All your flu and vaccine questions, answered by experts



Published May 23, 2024


Flu season is officially here and the best way to avoid getting sick is to get your flu shot early.

The first flu outbreak was recorded in 1580. Since then, scientists have made huge strides in understanding the flu virus, how it spreads and how to treat it.

But what exactly is the flu? How do flu vaccines work and why do we need a new one every year?

To answer these questions, Medical professor Cheryl Cohen, the Head of the Centre for Respiratory Diseases and Meningitis at the National Institute for Communicable Diseases (NICD), and Dr Noluthando Nematswerani, the Chief Clinical Officer at Discovery Health, explain everything you need to know.

What are the common respiratory viruses circulating at the moment?

Influenza, commonly known as the flu, is a respiratory infection caused by a virus. Symptoms include fever, sore throat, cough, body aches and fatigue.

Another virus currently peaking is Respiratory Syncytial Virus (RSV). RSV affects everyone but is especially dangerous for young children, causing severe illnesses like pneumonia and wheezing.

Covid-19 is also circulating but at lower levels compared to the flu. Although Severe Covid-19 cases still occur, it mainly occurs in vulnerable individuals.

What is the difference between a common cold and the flu?

Both the common cold and the flu are respiratory illnesses caused by viruses. The common cold usually leads to mild symptoms.

However, the flu can cause severe illness in some individuals and may lead to complications like pneumonia, which might require hospital treatment and can be fatal for some people.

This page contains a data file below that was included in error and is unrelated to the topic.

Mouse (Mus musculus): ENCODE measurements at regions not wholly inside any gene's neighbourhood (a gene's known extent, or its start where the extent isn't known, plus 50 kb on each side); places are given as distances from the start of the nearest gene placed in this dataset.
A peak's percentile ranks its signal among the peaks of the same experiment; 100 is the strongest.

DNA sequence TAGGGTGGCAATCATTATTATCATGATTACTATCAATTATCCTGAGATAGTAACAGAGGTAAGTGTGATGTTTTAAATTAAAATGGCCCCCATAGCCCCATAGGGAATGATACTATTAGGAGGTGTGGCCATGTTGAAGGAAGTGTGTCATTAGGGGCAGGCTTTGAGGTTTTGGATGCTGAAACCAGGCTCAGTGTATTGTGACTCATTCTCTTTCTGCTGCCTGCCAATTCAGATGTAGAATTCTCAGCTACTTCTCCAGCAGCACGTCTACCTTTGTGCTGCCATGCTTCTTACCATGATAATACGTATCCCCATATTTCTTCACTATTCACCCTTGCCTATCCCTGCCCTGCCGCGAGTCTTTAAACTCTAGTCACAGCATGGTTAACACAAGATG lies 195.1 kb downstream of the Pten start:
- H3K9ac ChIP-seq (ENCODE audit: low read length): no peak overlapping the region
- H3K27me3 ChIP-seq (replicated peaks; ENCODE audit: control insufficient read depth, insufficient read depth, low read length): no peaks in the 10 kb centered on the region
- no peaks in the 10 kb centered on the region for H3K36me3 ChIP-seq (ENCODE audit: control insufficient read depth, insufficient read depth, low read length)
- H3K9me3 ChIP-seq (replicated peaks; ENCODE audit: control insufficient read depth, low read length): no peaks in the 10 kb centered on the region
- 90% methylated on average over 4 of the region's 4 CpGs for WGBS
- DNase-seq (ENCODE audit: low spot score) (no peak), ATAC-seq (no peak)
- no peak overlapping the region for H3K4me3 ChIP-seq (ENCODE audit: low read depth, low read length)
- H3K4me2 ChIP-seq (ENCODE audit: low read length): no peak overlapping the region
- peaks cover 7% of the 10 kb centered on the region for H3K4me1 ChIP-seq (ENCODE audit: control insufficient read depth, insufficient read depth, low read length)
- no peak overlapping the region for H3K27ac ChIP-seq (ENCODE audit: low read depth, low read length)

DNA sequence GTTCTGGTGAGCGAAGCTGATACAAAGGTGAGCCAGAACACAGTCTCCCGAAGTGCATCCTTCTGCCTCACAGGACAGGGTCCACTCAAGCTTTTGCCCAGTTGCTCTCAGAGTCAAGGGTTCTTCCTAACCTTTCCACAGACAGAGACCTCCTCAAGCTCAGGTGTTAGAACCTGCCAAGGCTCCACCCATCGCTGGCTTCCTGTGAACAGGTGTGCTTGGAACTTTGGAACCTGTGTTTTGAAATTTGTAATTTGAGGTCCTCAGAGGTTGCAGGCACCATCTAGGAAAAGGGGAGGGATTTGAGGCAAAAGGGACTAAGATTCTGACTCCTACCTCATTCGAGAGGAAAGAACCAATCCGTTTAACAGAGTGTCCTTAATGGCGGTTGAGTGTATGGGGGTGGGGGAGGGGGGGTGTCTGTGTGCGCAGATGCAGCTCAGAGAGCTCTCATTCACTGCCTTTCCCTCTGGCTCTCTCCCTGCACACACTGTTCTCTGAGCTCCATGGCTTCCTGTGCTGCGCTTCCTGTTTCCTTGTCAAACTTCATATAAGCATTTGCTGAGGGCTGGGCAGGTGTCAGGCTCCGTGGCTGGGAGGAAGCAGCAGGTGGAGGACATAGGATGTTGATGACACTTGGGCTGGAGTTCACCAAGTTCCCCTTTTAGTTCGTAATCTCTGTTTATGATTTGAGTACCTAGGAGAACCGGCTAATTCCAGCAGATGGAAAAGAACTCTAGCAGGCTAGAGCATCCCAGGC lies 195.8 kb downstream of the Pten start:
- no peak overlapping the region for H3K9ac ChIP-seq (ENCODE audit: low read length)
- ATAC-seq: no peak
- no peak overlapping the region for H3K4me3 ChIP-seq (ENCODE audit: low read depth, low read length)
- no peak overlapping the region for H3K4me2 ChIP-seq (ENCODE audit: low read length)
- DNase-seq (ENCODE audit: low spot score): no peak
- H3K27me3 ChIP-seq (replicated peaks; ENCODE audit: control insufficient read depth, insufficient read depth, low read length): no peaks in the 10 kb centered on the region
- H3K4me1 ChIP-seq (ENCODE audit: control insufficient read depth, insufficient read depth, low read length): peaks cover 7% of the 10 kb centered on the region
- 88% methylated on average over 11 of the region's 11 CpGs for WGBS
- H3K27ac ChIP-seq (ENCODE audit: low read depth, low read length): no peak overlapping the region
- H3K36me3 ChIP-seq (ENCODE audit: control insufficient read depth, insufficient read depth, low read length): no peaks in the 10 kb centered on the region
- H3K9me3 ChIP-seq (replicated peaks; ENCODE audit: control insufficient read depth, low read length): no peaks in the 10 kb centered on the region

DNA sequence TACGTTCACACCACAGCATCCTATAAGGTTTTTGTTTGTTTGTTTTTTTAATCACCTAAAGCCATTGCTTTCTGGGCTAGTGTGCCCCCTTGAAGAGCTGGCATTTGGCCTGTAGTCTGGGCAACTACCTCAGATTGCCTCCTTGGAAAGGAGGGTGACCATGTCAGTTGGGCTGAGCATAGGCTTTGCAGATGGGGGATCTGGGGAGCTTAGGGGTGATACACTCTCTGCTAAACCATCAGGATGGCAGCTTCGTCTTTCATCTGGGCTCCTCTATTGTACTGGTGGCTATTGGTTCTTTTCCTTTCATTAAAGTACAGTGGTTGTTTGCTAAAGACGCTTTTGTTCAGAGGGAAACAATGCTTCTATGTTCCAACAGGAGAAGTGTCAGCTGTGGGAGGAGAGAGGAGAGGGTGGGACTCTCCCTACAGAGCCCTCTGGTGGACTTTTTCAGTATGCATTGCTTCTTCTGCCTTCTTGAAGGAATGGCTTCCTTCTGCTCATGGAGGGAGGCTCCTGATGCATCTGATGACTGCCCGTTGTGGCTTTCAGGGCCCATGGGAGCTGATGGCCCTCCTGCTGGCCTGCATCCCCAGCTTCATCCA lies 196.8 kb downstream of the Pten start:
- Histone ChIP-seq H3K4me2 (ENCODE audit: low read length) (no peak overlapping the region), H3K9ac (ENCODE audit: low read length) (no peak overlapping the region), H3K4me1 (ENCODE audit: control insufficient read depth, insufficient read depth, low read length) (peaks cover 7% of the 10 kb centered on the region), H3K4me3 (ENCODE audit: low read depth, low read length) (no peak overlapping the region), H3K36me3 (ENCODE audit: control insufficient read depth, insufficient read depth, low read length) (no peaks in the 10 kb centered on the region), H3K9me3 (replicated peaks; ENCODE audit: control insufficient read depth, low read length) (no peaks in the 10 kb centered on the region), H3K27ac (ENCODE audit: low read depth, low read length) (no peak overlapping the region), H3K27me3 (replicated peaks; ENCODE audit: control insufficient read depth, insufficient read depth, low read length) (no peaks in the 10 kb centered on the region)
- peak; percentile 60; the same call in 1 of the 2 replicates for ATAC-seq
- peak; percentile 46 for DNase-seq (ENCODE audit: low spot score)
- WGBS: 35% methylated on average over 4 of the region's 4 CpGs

The flu vaccine is safe for children from six months. Picture: cottonbro studio/Pexels

How are respiratory viruses diagnosed?

The most accurate way to identify which respiratory virus is causing an infection is through a swab test analysed in a lab. Many respiratory viruses cause similar symptoms, making it hard to tell them apart without testing.

For most people, symptoms are treated, and they recover within a few days. However, doctors may advise a swab test for patients at high risk of severe illness or those who are very sick.

Who is at high risk of becoming seriously ill from the flu?

Children under five years old (the flu vaccine is safe for children from six months).

People aged 65 or older.

Individuals living with HIV.

Pregnant women.

Residents of care facilities, such as old-age homes or chronic care institutions.

People with chronic health conditions like asthma, heart or kidney disease, diabetes, and more.

Individuals with weakened immune systems for any reason.

Why should you be vaccinated for the flu?

According to the World Health Organization, flu-related causes result in 290 000 to 650 000 deaths worldwide each year. In South Africa, around 11 000 people die from the flu annually, as reported by the National Institute for Communicable Diseases.